Não bastasse não funcionar para o tratamento da ARTROSE DE JOELHO, a CARTILAGEM DE TUBARÃO pode conter uma toxina causadora de sérios problemas neurológicos, segundo estudo de cientistas da Universidade de Miami. Leia a reportagem publicada do jornal New York Times:
SHARK CARTILAGE MAY CONTAIN TOXIN
Barbara Walton/ New York Times, March 8th, 2012
Shark cartilage, which has been hyped as a cancer preventive and joint-health supplement, may contain a neurotoxin that has been linked with Alzheimer’s and Lou Gehrig’s disease.
Scientists at the University of Miami analyzed cartilage samples collected from seven species of sharks off the coast of Florida. The specimens all contained high levels of a compound called beta-methylamino-L-alanine, or BMAA, which has been linked to the development of neurodegenerative diseases. Sharks accumulate the compound because of their status at the top of the oceanic food chain, consuming fish and other sea creatures that feed on BMAA-containing algae. The small tissue samples were obtained from sharks that were caught, tagged and released for tracking research, and no sharks were harmed for the study.
The findings are important because of the growing popularity of supplements that contain cartilage from shark fins. The products are widely sold and remain popular with consumers who view them as cancer fighters or as a remedy for joint and bone problems. The notion that shark cartilage can prevent cancer grew largely from the popularity of the 1992 book “Sharks Don’t Get Cancer.”
Although a number of studies have discredited shark cartilage as a cancer fighter, supplement makers have nonetheless made bold claims. In 2000, two supplement makers settled a federal suit as a result of hyping shark cartilage and paid restitution to customers.
In 2011, Americans spent about $3 million on shark cartilage supplements, a decline of about 15 percent from the previous year, according to the Nutrition Business Journal, a market research firm. Because shark cartilage supplements are “broadly connected to cancer prevention,” many consumers may wrongly assume that they can prevent or treat cancer, said Carlotta Mast, the editor in chief of NewHope360.com, which is owned by the parent company of the nutrition business journal.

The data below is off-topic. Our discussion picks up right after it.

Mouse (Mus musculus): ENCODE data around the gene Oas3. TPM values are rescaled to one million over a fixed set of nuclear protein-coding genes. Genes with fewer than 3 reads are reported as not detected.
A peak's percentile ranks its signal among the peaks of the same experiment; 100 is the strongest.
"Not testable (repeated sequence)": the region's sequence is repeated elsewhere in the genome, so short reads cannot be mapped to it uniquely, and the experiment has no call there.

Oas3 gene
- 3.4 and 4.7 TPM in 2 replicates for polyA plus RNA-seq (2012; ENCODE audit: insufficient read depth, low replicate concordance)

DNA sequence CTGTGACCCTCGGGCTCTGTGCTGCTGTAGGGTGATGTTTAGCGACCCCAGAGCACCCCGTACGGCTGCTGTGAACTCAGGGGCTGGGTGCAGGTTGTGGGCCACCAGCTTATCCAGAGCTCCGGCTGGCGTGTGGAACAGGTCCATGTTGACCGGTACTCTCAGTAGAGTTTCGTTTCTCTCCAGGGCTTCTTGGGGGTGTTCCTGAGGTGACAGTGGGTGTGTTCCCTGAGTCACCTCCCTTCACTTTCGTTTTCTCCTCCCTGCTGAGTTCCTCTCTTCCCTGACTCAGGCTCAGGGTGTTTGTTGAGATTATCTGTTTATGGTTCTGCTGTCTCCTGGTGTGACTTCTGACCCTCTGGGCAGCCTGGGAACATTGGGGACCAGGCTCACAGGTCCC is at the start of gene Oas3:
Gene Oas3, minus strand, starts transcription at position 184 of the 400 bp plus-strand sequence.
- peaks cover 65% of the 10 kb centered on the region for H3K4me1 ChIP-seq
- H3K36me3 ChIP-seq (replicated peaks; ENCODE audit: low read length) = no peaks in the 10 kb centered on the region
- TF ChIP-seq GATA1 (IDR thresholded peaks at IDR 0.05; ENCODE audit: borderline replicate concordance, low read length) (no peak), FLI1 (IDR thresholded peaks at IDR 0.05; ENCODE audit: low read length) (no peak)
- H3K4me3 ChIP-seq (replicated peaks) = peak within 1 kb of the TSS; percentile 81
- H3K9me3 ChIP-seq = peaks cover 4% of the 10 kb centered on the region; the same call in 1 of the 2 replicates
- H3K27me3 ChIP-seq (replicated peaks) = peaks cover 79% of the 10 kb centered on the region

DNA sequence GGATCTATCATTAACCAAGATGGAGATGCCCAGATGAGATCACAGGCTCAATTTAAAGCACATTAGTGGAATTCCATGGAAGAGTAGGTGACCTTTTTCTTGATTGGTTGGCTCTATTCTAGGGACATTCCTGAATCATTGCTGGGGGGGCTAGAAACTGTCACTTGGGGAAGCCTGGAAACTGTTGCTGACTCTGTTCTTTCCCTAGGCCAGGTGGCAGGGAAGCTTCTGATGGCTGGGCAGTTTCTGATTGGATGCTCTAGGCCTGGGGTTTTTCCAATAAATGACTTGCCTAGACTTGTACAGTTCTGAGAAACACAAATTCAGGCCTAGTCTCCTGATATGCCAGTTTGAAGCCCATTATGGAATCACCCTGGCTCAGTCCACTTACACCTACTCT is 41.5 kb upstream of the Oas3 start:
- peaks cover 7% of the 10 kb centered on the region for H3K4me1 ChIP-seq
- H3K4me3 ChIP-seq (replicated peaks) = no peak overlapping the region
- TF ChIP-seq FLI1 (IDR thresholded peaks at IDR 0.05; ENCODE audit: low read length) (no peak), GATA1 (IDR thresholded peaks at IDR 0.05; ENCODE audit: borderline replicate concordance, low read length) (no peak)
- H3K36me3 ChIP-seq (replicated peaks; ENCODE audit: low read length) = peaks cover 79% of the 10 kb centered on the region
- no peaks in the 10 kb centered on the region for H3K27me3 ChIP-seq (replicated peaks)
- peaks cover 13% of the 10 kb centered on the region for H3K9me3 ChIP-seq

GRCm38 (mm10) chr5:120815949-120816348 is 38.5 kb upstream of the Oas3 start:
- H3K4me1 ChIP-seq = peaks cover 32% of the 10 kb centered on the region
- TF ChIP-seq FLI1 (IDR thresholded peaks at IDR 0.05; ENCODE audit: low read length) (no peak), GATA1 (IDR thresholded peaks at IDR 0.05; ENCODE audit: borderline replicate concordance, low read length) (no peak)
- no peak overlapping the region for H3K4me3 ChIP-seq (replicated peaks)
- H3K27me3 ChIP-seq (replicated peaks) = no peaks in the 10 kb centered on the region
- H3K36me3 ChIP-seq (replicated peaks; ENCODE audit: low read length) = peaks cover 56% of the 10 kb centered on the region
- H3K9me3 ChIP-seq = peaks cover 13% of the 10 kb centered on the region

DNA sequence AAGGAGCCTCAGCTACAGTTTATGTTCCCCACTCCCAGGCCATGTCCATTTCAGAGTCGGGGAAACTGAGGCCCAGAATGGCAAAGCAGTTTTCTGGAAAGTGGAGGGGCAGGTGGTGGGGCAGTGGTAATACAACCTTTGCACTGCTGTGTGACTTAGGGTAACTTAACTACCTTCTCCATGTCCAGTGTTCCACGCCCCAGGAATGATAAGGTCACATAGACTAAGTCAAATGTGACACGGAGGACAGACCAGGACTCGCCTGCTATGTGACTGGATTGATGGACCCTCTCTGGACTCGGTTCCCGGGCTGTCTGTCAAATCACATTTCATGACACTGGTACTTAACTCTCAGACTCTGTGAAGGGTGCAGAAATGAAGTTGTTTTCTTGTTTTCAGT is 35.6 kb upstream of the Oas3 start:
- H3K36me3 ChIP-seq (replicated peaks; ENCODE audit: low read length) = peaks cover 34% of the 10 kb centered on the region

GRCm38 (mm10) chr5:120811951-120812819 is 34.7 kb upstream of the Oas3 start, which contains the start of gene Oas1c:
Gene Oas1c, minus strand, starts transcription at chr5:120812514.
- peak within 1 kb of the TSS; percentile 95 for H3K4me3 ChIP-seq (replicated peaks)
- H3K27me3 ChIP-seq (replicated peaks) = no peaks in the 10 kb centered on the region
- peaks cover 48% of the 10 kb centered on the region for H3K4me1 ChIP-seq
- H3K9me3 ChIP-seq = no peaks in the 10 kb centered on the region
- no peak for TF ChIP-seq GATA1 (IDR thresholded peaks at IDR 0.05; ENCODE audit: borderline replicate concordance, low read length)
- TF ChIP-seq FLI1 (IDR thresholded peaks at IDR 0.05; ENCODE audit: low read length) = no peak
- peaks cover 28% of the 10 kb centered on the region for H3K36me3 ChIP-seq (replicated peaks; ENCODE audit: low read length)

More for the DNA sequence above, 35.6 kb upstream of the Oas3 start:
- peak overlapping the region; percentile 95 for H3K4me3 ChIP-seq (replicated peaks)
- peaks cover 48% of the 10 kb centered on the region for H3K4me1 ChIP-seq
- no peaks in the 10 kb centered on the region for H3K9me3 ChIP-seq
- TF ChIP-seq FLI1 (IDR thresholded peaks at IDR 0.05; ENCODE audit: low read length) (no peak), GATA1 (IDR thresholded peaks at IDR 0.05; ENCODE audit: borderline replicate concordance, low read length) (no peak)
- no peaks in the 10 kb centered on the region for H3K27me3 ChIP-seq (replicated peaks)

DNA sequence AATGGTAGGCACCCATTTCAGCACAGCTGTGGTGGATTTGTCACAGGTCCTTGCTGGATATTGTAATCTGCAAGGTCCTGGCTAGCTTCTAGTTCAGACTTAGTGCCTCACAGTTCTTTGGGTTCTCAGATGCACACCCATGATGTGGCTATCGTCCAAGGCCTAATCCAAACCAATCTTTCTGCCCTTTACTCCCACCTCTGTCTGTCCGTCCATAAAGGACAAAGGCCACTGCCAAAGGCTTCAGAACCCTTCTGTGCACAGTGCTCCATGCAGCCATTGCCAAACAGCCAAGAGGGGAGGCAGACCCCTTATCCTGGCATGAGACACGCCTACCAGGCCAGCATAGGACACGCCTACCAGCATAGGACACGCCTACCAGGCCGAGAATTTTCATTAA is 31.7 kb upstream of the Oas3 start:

Although the Miami scientists didn’t examine shark cartilage supplements directly, their findings add further cause for concern about the popularity of shark fin supplements. In the study, published in the journal Marine Drugs, the researchers found levels of BMAA ranging from 144 to 1,836 nanograms per milligram of cartilage in seven shark species, including hammerhead, blacknose, nurse and bull sharks. The toxin initially is produced by bacteria in large algae blooms that are brought on by agricultural runoff and sewage pollution.
Earlier studies have suggested that BMAA may be common in the brains of people with degenerative diseases. One in 2009, for example, found that brain samplesfrom people who died of Alzheimer’s or Lou Gehrig’s disease had BMAA levels as high as 256 ng/mg. The brains of control subjects who died of other causes had only trace amounts or none at all. While BMAA has never been definitively cited as a cause of degenerative diseases in humans, some scientists hypothesize that it may be a contributing factor.
An amino acid produced mainly by aquatic bacteria, BMAA is harmful to neurons and produces muscle atrophy and nerve degeneration in primates. It first came to light as a neurotoxin when researchers cited it as a possible cause of unusually high rates of neurodegenerative disease among the Chamorro people of Guam, who get high amounts of BMAA in their diets.
Whether the substance can affect people who eat shark or take supplements made from their cartilage is unclear, but consumers may want to be cautious, said Dr. Deborah Mash, an author of the new study and a professor of neurology and pharmacology at the University of Miami Miller School of Medicine.
“We don’t want to scare people,” she said. “This is a first, and it needs to be replicated. We need to look at a wide array of shark products and fins.”
Sharks are also known to accumulate high levels of chemical pollutants and heavy metals like mercury and cadmium. At least 26 million sharks are killed each year to support the high demand for fins used in supplements and in shark fin soup, a delicacy served in restaurants throughout Asia. Environmentalists say the practice is contributing to steep declines in shark populations worldwide.
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